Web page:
Headband-Tiff and Tam

On the way home today, Mr. ETB suggested we stop by a thrift store I rarely go to. I'm glad he did, I came home with a velvet and lace Dior pillbox hat that was in pristine condition. It must have lived in a hatbox for the last 50 years, because even the netting looked like new, and that's typically the first thing to go, even in storage. I will be featuring it in a post soon. I seem to find the best stuff when I least feel like looking.


What about you? Do you find the thrifting gods are more favourable when you're not trying?


Saturday, February 22, 2014

Too Lolita?

Yesterday, I was reading Curtise's blog where she wondered if her pinafore was, "Too Lolita." I can assure you, it is not-my mother would never have worn a pinafore! Yes, her name really was Lolita, and no, she wasn't amused when the book was published, though mercifully she was already out of school by that time. Anyway, it does tickle me to hear my mother's name being used that way.  It did however cross my mind that perhaps this dress was too short, and schoolgirl-ish when I selected it today. I don't think my mother would have worn this either.
The knit coat is granny enough to balance it off, I think.

I had to wear flats to keep the dress from being indecent. I've had these Chucks since High School.
I demonstrated how you try out hiking boots at the sporting goods store for Danny. Nah, I wasn't buying hiking boots, I just wanted to act like a fool in public. I excel at that.

Outfit Particulars:

1960's hand-sewn dress
Chuck Taylor high tops-vintage
Gold 60's handbag-Goodwill
Butterfly pin-Thrifted
1970's knit coat-Thrift World, Millard

At the moment I have all sorts of unpleasant medical (and dental, I mean WTF, at the same time?!) going on, and I really just wanted to get out, and have a bit of distraction from myself. A sporting goods store is a great place to do that-you can ask the teenage employees if the tents are, "Bear-proof" and try not to laugh as they try to seriously answer your question whilst assuring you that bears will only bother you if, "provoked" (Which is a fucking lie-just Google, "bear attack", or "a bear chewed my head" and you'll see plenty of people that didn't provoke bears) but that no tent, can be "bear-proof." When you get tired of that, you can point to the door that says it is, "alarmed" and ask what frightened it? Good fun, and completely free if you can resist buying anything.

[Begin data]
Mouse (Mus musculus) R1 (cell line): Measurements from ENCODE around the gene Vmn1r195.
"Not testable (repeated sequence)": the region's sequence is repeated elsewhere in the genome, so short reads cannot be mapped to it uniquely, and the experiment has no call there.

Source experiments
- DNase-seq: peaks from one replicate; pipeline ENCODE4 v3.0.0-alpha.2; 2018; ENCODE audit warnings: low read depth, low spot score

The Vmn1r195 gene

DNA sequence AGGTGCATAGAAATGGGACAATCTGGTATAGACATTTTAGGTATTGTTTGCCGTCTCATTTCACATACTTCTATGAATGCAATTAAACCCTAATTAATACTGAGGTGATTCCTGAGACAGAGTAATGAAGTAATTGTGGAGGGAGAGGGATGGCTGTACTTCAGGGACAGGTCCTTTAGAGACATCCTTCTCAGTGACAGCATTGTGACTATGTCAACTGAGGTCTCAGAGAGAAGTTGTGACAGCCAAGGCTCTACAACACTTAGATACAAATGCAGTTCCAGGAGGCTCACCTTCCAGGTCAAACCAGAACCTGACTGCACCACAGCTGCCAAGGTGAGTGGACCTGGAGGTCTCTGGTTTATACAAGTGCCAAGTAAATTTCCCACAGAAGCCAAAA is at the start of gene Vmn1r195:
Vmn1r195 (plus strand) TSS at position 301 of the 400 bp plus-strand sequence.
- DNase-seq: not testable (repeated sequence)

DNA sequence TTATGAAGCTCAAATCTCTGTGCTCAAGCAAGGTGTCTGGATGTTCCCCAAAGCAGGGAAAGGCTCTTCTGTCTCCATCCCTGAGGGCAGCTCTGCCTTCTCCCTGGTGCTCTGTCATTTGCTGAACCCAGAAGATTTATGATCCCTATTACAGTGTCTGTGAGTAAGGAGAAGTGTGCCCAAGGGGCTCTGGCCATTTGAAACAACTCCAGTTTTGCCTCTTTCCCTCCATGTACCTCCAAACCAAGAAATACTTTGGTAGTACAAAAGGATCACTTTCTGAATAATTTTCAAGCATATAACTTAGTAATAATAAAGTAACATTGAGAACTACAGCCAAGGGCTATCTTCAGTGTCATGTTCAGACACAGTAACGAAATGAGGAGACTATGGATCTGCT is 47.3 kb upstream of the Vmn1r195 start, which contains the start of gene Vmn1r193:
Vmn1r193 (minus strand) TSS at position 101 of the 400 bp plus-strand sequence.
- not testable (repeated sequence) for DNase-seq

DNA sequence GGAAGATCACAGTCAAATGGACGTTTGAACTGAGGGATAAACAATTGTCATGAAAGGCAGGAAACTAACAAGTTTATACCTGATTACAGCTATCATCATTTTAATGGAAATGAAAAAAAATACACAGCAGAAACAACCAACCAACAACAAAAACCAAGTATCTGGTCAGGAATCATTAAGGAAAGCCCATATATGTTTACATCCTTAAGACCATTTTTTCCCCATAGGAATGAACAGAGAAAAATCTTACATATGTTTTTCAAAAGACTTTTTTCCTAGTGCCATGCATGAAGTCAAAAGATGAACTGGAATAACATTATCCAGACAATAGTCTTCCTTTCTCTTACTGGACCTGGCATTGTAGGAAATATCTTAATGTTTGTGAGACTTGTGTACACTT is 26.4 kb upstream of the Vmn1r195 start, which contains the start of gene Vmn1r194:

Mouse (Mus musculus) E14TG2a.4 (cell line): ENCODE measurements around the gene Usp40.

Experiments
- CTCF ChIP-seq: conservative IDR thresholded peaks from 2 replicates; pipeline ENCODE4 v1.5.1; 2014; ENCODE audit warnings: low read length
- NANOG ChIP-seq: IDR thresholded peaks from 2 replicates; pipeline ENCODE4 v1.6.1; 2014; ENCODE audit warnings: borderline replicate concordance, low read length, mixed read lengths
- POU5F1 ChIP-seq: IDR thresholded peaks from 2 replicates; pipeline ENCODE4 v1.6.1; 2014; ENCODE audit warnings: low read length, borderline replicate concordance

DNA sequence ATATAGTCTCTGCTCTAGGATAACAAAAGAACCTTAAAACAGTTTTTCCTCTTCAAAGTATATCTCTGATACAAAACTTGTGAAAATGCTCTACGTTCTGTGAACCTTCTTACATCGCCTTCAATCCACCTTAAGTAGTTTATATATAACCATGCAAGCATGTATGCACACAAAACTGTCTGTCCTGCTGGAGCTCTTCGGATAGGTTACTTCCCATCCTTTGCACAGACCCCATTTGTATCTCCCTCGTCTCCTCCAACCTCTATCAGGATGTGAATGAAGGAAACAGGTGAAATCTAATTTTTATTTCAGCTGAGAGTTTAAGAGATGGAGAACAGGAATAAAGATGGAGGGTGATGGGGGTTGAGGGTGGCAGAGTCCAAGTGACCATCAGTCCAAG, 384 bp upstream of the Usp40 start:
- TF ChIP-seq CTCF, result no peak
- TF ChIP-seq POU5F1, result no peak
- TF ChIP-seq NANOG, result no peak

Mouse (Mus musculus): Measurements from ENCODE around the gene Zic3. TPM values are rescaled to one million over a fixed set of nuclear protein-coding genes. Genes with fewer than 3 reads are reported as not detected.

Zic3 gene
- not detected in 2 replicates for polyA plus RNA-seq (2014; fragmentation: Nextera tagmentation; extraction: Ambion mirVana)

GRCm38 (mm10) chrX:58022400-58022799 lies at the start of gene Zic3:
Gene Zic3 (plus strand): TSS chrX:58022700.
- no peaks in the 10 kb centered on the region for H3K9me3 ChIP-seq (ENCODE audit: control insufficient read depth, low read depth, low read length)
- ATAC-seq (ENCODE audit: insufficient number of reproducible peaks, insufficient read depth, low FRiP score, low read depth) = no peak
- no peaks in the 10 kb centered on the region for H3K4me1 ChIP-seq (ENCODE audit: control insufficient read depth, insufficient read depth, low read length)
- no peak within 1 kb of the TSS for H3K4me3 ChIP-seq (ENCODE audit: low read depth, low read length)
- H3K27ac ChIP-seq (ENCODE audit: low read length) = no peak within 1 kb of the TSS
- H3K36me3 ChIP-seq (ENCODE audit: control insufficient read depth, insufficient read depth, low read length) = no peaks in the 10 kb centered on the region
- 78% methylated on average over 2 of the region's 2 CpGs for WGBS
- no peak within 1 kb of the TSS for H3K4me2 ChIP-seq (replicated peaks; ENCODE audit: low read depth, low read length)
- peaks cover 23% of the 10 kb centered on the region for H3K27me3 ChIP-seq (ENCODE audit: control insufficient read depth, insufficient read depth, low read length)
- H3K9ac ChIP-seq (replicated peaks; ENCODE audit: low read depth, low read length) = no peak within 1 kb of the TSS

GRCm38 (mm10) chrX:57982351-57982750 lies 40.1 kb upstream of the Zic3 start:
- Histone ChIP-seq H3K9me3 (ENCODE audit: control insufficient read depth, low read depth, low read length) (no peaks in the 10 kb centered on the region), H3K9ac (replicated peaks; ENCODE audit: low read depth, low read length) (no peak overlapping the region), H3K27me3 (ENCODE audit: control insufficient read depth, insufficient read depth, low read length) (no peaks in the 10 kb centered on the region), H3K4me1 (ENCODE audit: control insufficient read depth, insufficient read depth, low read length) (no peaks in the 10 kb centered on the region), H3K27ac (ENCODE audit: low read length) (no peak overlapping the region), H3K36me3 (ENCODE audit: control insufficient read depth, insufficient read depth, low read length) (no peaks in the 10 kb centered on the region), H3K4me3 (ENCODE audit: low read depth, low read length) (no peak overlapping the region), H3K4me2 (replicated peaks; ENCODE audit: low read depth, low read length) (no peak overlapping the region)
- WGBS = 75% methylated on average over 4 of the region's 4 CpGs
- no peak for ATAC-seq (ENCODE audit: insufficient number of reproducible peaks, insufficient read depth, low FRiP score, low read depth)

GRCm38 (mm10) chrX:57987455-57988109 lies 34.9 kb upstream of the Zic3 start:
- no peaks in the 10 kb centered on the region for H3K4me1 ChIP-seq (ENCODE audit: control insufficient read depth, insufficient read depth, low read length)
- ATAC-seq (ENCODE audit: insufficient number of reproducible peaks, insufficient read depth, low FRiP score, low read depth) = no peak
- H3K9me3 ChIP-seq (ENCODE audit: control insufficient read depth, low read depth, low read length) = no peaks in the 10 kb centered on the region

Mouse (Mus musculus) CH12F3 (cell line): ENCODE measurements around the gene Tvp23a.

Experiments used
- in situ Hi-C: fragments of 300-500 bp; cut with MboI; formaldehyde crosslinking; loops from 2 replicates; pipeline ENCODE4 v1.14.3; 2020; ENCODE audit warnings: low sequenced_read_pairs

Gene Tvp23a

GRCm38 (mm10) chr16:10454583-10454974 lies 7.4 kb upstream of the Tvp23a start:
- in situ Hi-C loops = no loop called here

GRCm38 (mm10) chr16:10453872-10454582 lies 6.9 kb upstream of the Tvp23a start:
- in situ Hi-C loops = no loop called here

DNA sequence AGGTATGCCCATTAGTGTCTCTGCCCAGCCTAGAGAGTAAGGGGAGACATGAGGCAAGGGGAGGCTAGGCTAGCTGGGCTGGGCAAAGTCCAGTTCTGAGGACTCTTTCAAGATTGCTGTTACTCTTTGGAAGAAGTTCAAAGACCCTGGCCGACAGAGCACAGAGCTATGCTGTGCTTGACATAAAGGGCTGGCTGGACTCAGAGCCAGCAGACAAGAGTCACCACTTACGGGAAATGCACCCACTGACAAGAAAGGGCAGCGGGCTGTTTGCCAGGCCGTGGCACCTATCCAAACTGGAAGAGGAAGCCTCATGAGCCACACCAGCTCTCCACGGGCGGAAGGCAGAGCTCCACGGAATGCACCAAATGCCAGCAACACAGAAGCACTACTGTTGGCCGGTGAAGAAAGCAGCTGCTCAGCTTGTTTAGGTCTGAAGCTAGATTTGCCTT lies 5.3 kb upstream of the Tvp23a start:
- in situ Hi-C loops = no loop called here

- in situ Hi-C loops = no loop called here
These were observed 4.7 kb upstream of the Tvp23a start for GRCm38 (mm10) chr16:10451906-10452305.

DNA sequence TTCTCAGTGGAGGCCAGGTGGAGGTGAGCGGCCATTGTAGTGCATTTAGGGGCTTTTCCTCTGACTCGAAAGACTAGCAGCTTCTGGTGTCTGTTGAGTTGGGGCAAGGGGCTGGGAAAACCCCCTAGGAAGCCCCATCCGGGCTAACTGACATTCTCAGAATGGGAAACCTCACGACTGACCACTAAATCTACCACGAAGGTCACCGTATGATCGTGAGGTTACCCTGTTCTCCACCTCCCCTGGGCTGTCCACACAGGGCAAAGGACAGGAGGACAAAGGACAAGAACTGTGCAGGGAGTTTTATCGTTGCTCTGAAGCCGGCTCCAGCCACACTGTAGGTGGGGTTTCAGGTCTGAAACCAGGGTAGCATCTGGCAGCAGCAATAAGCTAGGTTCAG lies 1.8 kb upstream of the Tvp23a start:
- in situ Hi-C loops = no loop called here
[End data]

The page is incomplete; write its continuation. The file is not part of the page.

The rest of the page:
We hit a couple thrift stores as well, and I came home with three pair of really pretty gloves, a beaded eyeglass case from the 40's, and some other small items. The kid who was working the register kept looking at what I was buying and saying, "Far out man", and "Whoa, those are really freaky fer sure." He looked about 16. I didn't know people still said, "far out." I'm not sure they do.

This weekend we have Soylent Green to watch for family movie night. I wanted to do a double feature with Omega Man, but the library didn't have it. I may need to go on line and buy it.

Hope your weekend is bear-free.

Sign, Sign, Everywhere a Sign

Oops. Then. there was this one...
Gosh, I wonder what frightened the door?
Sometimes the employees just need a good cry, I guess.

Friday, February 21, 2014

Loser Keeps Bieber

I laughed so hard at this, I scared Danny.

Updated: Oh well, being a good neighbor means sometimes you have to babysit the neighbour's bratty kid.